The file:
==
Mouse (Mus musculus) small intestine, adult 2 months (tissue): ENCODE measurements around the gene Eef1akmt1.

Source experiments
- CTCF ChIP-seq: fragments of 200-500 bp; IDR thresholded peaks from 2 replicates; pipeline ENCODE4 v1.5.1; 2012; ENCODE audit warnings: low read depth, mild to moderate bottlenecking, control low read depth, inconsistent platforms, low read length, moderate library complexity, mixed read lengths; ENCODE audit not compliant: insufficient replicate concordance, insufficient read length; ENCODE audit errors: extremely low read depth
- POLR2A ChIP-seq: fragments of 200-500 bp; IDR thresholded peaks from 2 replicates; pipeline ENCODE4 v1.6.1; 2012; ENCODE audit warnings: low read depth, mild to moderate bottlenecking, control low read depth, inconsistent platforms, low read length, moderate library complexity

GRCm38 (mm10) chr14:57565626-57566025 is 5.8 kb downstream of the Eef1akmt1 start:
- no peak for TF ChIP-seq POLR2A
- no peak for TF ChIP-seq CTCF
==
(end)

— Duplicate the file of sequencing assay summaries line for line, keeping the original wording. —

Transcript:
Mouse (Mus musculus) small intestine, adult 2 months (tissue): ENCODE measurements around the gene Eef1akmt1.

Source experiments
- CTCF ChIP-seq: fragments of 200-500 bp; IDR thresholded peaks from 2 replicates; pipeline ENCODE4 v1.5.1; 2012; ENCODE audit warnings: low read depth, mild to moderate bottlenecking, control low read depth, inconsistent platforms, low read length, moderate library complexity, mixed read lengths; ENCODE audit not compliant: insufficient replicate concordance, insufficient read length; ENCODE audit errors: extremely low read depth
- POLR2A ChIP-seq: fragments of 200-500 bp; IDR thresholded peaks from 2 replicates; pipeline ENCODE4 v1.6.1; 2012; ENCODE audit warnings: low read depth, mild to moderate bottlenecking, control low read depth, inconsistent platforms, low read length, moderate library complexity

GRCm38 (mm10) chr14:57565626-57566025 is 5.8 kb downstream of the Eef1akmt1 start:
- no peak for TF ChIP-seq POLR2A
- no peak for TF ChIP-seq CTCF